Discussion on whether the introduction of maximum prices by a government would solve the problem of scarcity.
A maximum price is a price set by government to limit the amount sellers are allowed to charge for their products or services. This is to prevent sellers from setting high prices and thus, making goods more affordable for the general public. While their intention to protect the welfare of consumers is well-meaning, this measure can sometimes backfire when the price equilibrium is disrupted.
In terms of scarcity issue, setting a price ceiling can escalate the problem instead of solving it. This is because when a maximum price is established, the profits of the producers are limited and often reduced. Therefore, existing producers will produce less supply or even withdraw from the market, while potential ones will hesitate to enter the market due to the lack of incentives to do so.
Consumers also tend to buy more at lower prices, ceteris paribus, further intensifying the problem of shortage, on top of the reduced supply.
In this report, the author will discuss the complications of a shortage in supply using the pharmaceutical industry as an example and the measures that can be taken to ease them.
2.0. Complications of Shortage in Supply
A drop in profit will cause pharmaceutical manufacturers to limit the supply of their drugs, due to lesser enticement and resources to produce. The potential issues that will arise from the situation will be discussed as follows:
2.1 Unfair trading and Black Markets
The limited medication supply will not be able to meet the demands of all its consumers, therefore, some medications may be sold on biased basis (MORTON, 2001), for example if a consumer has relations with someone from the medical industry. Unlawful transactions will also take place when a consumer offers to pay a higher price in discreet, or perform bribery to instigate a medical worker to obtain supply from their workplace. In economics, the risks of such unlawful acts are added to the cost of the product, and together with the higher price the buyer paid, the final cost of the product turns out to be more than the initial market price (ROCKOFF.H, 2008).
A surge of excess demand caused by the shortage of supply attracts unlicensed dealers to enter the ‘Black Market’. The drugs are usually sold higher than the market prices, and inferior or imitated versions of the drugs may be brought into the market by unscrupulous sellers. This can cause monetary damage to the buyers or deteriorate their health when the products issued to them are of inferior quality or imitations.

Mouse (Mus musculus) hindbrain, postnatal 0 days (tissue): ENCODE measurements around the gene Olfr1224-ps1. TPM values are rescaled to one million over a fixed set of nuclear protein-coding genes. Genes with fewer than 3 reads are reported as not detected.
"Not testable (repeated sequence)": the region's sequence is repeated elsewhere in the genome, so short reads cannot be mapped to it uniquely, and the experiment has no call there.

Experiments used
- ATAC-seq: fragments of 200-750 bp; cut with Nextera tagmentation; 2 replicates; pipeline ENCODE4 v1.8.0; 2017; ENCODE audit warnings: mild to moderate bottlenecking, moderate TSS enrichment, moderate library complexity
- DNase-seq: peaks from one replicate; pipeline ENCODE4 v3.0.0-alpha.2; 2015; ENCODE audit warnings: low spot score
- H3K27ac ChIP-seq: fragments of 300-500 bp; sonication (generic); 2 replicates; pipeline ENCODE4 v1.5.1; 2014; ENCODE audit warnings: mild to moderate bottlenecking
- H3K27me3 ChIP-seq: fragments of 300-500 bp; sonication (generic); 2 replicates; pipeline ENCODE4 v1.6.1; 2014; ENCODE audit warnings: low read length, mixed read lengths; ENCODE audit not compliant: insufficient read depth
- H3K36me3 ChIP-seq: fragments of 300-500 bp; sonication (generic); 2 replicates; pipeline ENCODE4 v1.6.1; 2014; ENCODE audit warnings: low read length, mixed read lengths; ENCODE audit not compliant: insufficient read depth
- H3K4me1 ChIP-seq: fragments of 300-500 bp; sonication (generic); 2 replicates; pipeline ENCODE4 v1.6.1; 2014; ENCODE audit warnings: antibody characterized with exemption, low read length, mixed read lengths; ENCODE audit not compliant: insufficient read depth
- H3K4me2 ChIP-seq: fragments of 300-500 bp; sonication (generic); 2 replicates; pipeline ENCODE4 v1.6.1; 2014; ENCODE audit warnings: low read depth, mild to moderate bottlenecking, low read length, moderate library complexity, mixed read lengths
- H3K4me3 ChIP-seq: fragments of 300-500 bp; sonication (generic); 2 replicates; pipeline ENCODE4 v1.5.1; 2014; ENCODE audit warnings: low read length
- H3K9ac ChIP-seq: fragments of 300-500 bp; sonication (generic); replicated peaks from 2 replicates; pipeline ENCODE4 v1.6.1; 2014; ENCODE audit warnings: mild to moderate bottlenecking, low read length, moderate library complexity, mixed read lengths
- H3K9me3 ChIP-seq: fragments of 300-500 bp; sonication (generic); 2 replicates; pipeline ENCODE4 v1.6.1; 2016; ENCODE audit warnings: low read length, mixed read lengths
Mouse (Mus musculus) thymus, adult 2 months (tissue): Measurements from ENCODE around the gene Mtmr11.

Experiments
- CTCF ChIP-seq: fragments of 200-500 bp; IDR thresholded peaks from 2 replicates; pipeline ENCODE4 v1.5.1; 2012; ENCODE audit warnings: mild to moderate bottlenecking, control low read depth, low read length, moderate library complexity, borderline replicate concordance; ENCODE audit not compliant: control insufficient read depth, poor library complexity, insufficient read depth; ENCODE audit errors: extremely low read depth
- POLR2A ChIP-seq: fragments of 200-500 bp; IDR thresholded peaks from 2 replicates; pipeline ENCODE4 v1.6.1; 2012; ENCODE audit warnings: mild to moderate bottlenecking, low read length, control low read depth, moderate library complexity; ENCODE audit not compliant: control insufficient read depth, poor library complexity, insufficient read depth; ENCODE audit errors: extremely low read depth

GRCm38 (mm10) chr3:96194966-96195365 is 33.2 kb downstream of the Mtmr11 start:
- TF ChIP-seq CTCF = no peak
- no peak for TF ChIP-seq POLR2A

2.2 Misdistribution of supply
Due to the shortages, consumers are not certain if they would be able to obtain the drugs, especially for patients who require the medications on a long term basis. This market situation can result in leaving out consumers who are in real need but lack resources to obtain them.
2.3 Hindrance to Research and Development
A reduction in production causes a fall in revenue for the producers, in turn deterring them from having excess funds for researching and developing new or improved products. They may even consider lowering the quality of the products to cut costs. This creates loss to the medical industry and the benefits of consumers.
3.0 Solutions to Resolve Issues Caused by Shortage
The government can provide subsidies and implement tax reduction to aid producers cope with the challenge of maintaining the quality due to incurring costs and reduced revenue. Funding their research and development activities can also help with innovation and production of more effective drugs to benefit the consumers.
Strict product standards guidelines can also be set to prevent the production of inferior drugs. A higher penalty for illegal trading of controlled-price drugs can also be implemented to deter the black market movements.
Setting a price ceiling is not a feasible solution to ease scarcity. Instead, the government can consider resolving any existing political issues affecting the trading systems of the country (LALOR.J, 1899). With more imports, the increased number of suppliers and goods will create a free competitive environment which will be effective in pushing the prices down. (MORTON. F, 2001) Adjusting the prices according to market conditions will also help prevent scarcity, this is because if the available disposable income has increased due to a thriving economy, setting a price too low will increase the demand, leading to a shortage of goods. When the supply of goods and demand of consumers are managed accordingly, the price of the products will return to equilibrium.
Discussion on the key macro-economic aims of the Singapore government and the best policy measures to overcome the most significant macro-economic problem that is currently being experienced by the Singapore economy.